Sergeants William B R Morren and Matthew Peacock three weeks before they were commissioned in the 6th Battalion Royal Scots in 1915. Matthew Peacock was a Lieutenant in Edinburgh City Police when he enlisted in the Royal Scots.

Service in World War 1

He was attested as a Private, number 3194 in the 6th Battalion the Royal Scots at Gilmore Place, Edinburgh on 20 May 1915. William Morren’s ECP record records that on 25 May 1915, he  “Resigned for the purpose of joining the Army.” His Army record shows that he was appointed ‘Acting Sergeant’ on 29 May 1915.

 

Having been recommended for a Commission, he was discharged as an Acting Sergeant from 6th Royal Scots on 23 June 1915 on his appointment as a 2nd Lieutenant (Lt.) in 6th Battalion Royal Scots. 

 

His commission was published on page 6148 of the Supplement to the London Gazette, 23 June 1915 to take effect from 24th. The 6th Battalion was employed on Coastal Protection Duties at Selkirk, Peebles and Portobello. Please see the pictures below of Lt. Morren in Peebles and Portobello.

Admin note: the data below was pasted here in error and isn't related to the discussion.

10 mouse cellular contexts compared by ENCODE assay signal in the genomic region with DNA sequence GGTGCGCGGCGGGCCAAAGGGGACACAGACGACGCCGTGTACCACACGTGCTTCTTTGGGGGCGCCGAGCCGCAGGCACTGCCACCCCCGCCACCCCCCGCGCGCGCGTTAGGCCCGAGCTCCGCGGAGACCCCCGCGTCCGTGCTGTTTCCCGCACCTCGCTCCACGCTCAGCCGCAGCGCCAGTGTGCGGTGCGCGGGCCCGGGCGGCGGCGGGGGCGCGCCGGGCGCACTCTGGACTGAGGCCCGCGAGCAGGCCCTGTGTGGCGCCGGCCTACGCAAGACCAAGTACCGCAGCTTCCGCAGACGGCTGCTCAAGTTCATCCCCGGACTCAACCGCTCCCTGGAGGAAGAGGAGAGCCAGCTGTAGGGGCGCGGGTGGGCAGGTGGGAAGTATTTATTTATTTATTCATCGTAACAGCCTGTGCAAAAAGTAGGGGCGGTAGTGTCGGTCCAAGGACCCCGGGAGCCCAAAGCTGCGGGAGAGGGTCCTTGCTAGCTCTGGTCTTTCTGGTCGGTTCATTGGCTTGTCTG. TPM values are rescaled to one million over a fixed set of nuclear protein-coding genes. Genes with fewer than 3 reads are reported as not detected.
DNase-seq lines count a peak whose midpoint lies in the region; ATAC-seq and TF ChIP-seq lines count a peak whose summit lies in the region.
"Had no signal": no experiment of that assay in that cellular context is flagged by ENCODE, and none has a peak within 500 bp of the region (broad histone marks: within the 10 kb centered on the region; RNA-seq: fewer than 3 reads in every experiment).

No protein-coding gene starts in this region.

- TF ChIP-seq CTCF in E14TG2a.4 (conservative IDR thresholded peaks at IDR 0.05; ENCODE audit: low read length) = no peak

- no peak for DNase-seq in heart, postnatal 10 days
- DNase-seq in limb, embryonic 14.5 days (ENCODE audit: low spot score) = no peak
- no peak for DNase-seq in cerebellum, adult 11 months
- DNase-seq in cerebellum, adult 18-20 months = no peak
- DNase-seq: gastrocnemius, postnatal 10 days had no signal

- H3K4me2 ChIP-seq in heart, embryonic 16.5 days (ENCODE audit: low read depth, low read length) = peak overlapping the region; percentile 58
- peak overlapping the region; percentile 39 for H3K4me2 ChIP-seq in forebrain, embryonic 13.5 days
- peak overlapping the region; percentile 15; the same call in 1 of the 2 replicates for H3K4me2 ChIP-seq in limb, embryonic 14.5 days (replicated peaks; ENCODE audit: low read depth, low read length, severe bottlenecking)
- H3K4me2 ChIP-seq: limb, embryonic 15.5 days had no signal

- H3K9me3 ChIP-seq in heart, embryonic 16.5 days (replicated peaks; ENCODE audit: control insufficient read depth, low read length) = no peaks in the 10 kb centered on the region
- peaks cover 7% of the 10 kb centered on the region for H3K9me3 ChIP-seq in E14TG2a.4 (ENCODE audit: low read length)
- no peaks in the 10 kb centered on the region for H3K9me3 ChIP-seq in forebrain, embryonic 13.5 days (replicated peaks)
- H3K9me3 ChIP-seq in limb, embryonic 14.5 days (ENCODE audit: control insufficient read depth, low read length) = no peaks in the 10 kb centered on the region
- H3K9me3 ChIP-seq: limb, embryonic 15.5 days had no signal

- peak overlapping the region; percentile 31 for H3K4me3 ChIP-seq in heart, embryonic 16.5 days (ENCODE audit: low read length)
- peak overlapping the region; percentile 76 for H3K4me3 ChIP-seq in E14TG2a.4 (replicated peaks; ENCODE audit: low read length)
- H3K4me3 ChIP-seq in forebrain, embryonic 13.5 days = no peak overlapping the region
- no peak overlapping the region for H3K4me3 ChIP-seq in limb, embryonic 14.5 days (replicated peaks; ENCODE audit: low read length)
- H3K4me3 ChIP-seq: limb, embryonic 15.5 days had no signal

2nd Lieutenant William Morren (L) with unknown Royal Scots officer at Peebles in 1915.
2nd Lieutenant William Morren in 1915 with his father and mother, John and Agnes Morren.

Register of Marriages in the District of St Giles in the City of Edinburgh, 1916

On 26 February 1916, at the Carlton Hotel, Edinburgh, William Booth Rennie Morren, (25), a Police Clerk and 2nd Lieutenant 2/6th Royal Scots of Allerly House, Jedburgh, present station, Edinburgh, married Grace Evelyn Thorburn Falconer, (22), of 13 Abbey Road, Dalkeith.

 

The witnesses were Matthew Peacock and Mabel Mossarp (?). Matthew Peacock was a Lieutenant in ECP and joined the 2/6th RS on the same day as William Morren and was commissioned in the battalion on the same date (see pictures below).

William and Grace Falconer or Morren in 1916.

Active Service in France and Belgium

He was transferred to the 9th (Highlanders) Battalion Royal Scots (RS) and joined them in France on 3 August 1916. The 9th Battalion, although a Lowland Regiment, was a ‘kilted’ unit and he can be seen in that uniform in the pictures below.